victim to this lens under someone else's judgement?
Our discussion on diversity was a valuable tool for us to consider
Clarke and Pittaways point that It is essential to be aware as a
teacher, that every student has a different background.
Our considerations/contemplations of all the ways in which we as
pre service teachers can promote an inclusive classroom
Interesting task of creating a hypothetical diverse group in the
classroom, while thinking about how as a teacher we could respond
to covert/overt discrimination:
- Gave us perspective on communicating with a diverse group of
students. Allowed us to reflect on appropriate methods for social
Sir Ken Robinsons Ted Talk Do Schools Kill Creativity? gave me
great insight into:
- The education system of the past and present and the issues
surroundings the academic hierarchy of maths/sciences being
favoured over arts/humanities.
- Underpinned how vital parental encouragement is for a child's
For the last part of the workshops, the reading comprehension of 2
major articles allowed me to further contemplate: 1) The
development of the education system over the years. Whats
changed? 2) The impact of families and a child's background (socio-
economic, cultural, political), on their education.
Lectures (afternoon):
Breakdown of lesson planning. Went beyond the Curriculum and into
- Aims/objectives for the students to gain from the lesson.
- Learning experiences. Sequence of how the lesson will occur.
- An evaluation of what the teacher hopes the student will
gain/what students hope to gain. And how the teacher will gauge
this. Also, catering for diversity.
I found today's set up of the workshops to be the most enriching part of
my day. I think that by having two workshops back to back (with a short
tea break) allowed me to delve deeper in my reflections on concepts/ideas
we discussed in class.
There were three parts off the workshop which I was highly engaged with
and even moved by. The first was Chimamanda Ngozi Adichies talk on
The Dangers of the Single Story. It made me self reflexive as I thought
about any time in my life where I judged a group based on the single
story stereotype. And I remember when I once assumed all Japanese ate
Dolphin after watching a documentary entitled The Cove. But I also
looked inwardly, to a time in my life where I fell victim to this kind of
judgement as people would remark why are you white? when I told them
I was from South Africa. And it made me definitely take a step back into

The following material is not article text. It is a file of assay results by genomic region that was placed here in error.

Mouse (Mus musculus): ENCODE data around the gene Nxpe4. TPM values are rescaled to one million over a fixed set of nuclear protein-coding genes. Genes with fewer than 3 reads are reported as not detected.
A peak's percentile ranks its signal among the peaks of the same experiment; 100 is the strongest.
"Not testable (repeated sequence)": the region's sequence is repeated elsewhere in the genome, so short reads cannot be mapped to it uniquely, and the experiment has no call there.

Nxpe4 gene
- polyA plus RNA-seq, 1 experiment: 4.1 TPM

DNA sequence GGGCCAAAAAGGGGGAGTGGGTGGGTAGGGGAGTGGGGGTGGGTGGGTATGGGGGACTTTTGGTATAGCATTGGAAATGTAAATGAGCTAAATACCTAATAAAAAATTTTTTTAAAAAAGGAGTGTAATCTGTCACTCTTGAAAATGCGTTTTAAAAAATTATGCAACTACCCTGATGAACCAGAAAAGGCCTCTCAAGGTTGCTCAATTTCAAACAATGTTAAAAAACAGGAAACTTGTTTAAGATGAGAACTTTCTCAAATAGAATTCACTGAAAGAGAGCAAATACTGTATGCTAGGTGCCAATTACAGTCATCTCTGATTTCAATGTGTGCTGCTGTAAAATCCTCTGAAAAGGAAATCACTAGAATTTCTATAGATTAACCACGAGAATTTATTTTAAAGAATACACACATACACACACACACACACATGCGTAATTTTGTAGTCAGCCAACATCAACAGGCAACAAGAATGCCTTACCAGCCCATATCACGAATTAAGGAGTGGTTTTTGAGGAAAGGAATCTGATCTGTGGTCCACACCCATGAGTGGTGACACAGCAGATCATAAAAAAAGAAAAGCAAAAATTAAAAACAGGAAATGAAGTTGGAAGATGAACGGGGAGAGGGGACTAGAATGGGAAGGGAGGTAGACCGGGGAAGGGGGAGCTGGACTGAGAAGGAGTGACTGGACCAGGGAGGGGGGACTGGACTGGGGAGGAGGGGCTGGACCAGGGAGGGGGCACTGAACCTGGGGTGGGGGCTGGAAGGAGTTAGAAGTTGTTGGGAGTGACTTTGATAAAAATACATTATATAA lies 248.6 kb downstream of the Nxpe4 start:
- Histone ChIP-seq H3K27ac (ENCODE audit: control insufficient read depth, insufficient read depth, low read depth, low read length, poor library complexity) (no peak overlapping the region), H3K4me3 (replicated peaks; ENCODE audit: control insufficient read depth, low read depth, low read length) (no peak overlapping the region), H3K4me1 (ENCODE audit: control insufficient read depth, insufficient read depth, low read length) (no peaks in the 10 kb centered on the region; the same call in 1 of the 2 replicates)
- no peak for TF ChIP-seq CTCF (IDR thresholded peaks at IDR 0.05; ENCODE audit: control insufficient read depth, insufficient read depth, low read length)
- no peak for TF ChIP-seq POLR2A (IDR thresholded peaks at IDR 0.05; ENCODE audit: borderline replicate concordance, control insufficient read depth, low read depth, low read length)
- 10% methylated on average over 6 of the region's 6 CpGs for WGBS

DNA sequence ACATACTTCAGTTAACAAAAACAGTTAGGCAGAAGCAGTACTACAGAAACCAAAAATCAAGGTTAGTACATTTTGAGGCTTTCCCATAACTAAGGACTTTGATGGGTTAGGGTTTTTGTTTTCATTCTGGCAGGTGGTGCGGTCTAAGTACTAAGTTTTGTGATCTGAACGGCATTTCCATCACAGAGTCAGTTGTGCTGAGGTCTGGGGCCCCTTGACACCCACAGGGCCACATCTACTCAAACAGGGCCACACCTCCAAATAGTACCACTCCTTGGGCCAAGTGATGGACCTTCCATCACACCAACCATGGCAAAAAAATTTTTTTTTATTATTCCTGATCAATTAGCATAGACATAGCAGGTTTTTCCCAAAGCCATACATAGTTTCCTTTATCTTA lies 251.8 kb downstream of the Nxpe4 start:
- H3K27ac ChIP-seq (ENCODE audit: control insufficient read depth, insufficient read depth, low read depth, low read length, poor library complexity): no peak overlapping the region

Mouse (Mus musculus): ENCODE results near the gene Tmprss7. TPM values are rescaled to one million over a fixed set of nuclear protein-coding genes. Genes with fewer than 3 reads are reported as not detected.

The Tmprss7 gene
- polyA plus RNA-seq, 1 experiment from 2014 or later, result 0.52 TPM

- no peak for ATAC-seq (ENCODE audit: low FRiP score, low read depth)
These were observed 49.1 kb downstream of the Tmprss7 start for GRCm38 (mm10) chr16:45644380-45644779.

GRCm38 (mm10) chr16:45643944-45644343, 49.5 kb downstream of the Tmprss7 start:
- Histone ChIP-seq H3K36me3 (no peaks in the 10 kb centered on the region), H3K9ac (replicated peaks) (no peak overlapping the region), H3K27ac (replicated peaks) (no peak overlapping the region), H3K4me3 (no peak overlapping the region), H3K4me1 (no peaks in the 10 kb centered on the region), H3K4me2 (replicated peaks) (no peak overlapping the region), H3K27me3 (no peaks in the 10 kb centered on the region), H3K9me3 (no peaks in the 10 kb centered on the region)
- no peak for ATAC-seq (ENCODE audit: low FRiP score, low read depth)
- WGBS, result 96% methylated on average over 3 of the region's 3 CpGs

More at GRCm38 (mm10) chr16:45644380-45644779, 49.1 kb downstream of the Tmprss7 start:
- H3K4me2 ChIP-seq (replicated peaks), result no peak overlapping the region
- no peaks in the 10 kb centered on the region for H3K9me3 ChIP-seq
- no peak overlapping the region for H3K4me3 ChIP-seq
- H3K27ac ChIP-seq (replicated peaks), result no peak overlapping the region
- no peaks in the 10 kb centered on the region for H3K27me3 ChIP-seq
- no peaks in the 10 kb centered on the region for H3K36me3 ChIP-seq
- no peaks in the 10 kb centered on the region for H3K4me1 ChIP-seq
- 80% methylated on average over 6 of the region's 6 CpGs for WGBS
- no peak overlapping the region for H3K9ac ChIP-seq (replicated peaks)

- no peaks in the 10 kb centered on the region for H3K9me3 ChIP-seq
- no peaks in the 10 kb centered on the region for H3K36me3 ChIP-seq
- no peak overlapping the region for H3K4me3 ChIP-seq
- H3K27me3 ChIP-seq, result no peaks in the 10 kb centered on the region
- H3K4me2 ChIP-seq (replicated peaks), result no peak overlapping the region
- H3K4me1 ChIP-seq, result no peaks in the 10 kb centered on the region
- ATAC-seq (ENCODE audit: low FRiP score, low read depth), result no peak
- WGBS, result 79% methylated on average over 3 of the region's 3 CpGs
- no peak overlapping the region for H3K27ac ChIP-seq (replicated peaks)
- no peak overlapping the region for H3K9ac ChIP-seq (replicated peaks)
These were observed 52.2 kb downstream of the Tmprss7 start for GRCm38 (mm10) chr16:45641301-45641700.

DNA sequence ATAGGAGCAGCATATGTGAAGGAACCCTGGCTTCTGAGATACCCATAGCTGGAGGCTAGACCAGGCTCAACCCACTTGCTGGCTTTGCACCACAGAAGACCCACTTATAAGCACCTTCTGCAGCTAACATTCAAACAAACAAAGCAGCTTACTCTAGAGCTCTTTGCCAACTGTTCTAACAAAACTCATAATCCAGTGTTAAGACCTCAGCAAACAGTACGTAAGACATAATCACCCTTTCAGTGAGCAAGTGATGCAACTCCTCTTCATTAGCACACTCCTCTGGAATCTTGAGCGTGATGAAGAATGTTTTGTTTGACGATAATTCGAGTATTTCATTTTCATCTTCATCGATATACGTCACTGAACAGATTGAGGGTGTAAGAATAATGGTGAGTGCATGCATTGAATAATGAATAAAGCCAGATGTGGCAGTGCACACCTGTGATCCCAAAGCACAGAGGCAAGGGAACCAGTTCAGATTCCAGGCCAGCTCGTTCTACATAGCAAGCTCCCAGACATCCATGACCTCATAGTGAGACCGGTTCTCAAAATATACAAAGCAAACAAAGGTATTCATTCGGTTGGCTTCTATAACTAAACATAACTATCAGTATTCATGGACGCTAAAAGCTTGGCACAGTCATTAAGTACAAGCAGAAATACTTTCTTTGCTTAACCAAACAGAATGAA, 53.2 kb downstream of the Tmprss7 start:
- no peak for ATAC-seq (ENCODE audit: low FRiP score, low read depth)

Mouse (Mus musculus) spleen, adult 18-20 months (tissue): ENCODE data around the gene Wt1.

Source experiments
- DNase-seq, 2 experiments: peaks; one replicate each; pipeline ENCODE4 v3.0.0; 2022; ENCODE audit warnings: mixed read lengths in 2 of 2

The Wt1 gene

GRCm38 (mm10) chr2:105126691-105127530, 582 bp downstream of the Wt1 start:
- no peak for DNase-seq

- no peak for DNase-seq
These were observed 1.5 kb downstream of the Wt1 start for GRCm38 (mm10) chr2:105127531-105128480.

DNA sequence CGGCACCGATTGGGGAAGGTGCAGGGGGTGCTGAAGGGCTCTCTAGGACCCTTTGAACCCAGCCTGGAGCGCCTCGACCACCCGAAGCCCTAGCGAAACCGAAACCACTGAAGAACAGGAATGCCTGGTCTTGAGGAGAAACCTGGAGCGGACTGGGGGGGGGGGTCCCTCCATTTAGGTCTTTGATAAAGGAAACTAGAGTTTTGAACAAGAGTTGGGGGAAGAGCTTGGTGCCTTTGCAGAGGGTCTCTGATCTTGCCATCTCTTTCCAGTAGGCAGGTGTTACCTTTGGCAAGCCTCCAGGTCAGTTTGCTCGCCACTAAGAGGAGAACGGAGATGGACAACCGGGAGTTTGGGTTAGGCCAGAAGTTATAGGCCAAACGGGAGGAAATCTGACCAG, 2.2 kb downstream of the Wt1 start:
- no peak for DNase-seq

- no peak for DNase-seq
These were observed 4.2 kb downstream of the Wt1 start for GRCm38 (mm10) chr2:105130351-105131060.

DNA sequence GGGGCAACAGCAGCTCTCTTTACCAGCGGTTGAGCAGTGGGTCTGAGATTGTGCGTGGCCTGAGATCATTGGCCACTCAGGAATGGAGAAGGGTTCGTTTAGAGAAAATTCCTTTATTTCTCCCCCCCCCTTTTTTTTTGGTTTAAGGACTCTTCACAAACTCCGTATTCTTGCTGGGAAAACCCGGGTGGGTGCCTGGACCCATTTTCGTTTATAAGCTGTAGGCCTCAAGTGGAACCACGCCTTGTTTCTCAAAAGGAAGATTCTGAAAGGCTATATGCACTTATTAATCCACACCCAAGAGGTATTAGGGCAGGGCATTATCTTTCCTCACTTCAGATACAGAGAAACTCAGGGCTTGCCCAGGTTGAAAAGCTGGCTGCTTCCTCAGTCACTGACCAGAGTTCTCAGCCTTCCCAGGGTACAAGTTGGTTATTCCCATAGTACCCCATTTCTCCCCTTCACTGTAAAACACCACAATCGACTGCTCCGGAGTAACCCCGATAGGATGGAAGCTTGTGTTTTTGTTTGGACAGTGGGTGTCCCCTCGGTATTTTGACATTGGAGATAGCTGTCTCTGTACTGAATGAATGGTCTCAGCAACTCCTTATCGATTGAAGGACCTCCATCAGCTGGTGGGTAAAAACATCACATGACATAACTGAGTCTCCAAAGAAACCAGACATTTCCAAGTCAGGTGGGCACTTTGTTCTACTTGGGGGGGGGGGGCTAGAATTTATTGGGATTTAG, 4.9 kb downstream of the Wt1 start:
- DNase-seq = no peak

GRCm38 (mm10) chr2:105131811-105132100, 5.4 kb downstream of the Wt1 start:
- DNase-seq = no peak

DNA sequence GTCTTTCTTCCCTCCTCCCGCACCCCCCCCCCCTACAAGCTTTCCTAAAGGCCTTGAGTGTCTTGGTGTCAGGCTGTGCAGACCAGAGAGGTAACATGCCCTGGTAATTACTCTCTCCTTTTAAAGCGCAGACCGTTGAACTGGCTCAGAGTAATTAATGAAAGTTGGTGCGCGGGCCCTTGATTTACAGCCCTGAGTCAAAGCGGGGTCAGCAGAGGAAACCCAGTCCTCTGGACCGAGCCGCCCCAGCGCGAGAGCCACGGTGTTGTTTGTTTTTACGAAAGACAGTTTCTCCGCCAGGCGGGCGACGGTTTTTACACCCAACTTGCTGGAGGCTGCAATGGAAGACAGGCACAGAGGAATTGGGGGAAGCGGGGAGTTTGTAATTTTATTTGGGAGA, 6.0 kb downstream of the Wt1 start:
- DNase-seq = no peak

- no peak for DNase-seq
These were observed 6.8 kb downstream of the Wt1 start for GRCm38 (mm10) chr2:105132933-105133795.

my own beliefs and reconsider any judgements I have since made that
needed reconsideration.
The second Ted Talk by Sir Ken Robinson entitled Do Schools Kill
Creativity? and particularly, the story of the little girl who fidgeted in
school and with the support of her therapist and parents went on to be a
world famous dancer instead of an ADHD sufferer, moved me. It made
me reconsider what I thought about the education system and motivated
me to be aware of a child's perks and find hidden talents to be nurtured
and not ignored. The articles on the education system that we read and
discussed in class later today only supplemented these motivations.
Finally, I found the inclusivity activity, where I imagined myself as a blind
child in a classroom, really gave me perspective into two things: it gave
me insight into what life might be like (even from a superficial view) for a
child who is blind. Although this task only ran for a few minutes, my
struggles with writing and even hearing over the noise, made for a difficult
lesson. Also, I was able to understand the value of having a good family
/school support system to ensure that every child within a diverse group
not only feels a sense of community and belonging, but also that they
have the necessary support to thrive and flourish in their strengths and
overcome their weaknesses.

DAY 5 Friday 17th February 2017

Today was the exciting day where we got to present our five minute
lessons to the rest of the class.
After each lesson, we discussed what worked well during the lesson.
We reflected on the following aspects:
- How engaging the topic and content was.
- Was the topic content easy to understand?
- Behaviour management skills.
- How clear the topic was taught and how clear the instructions
Also, when reflecting on people's lessons, we considered as Killen
notes, the importance of mental scripting and if it shows in a
peers delivery of their lesson, that they were well organised and
knew their content well.
Today was an excellent opportunity for me to have a dry run of what
teaching lessons will be like at my placement school next week, and for
the weeks to follow. On a side note, I was rather pleased when I received
an email response from my mentor teacher, answering my query of what
year groups I would be dealing with and what each class was covering. I
was thrilled to learn that the year 8 Drama class particularly, were looking
into Improvisational Theatre. By sheer luck, that was exactly the concept I
had decided and planned to cover for my lesson today, which I initially
directed at a year 7 class. So it added new meaning to my lesson when I
delivered it.
In reflection of how the lesson actually went, I was happy with a few
aspects but also felt that a few things could use some
improvement/reconsideration. The bell, as an example, I found was a good
behaviour management tool to get the students attention. However, in
retrospect, I should've established my use of the bell before I launched
into the lesson itself. I also realised that this tool should only be used
temporarily, as it could get a bit tedious after a while. But like every
aspect in a child's learning, from tasks, to content and behaviour
management, I think variety is necessary to keep a child engaged and
motivated to learn.
Lastly, there was one particular point I would've improved on (if time
wasn't so restrained). I would have began the lesson with a bit more into
the theory behind Improv theatre and given a variety of features and
tasks to demonstrate the depth of this form of theatre. However, this is
something to consider for my future at placement schools and in my
career, when I will be teaching a much longer lesson. Overall, I was
pleased with how the lesson went as a whole and how engaged the class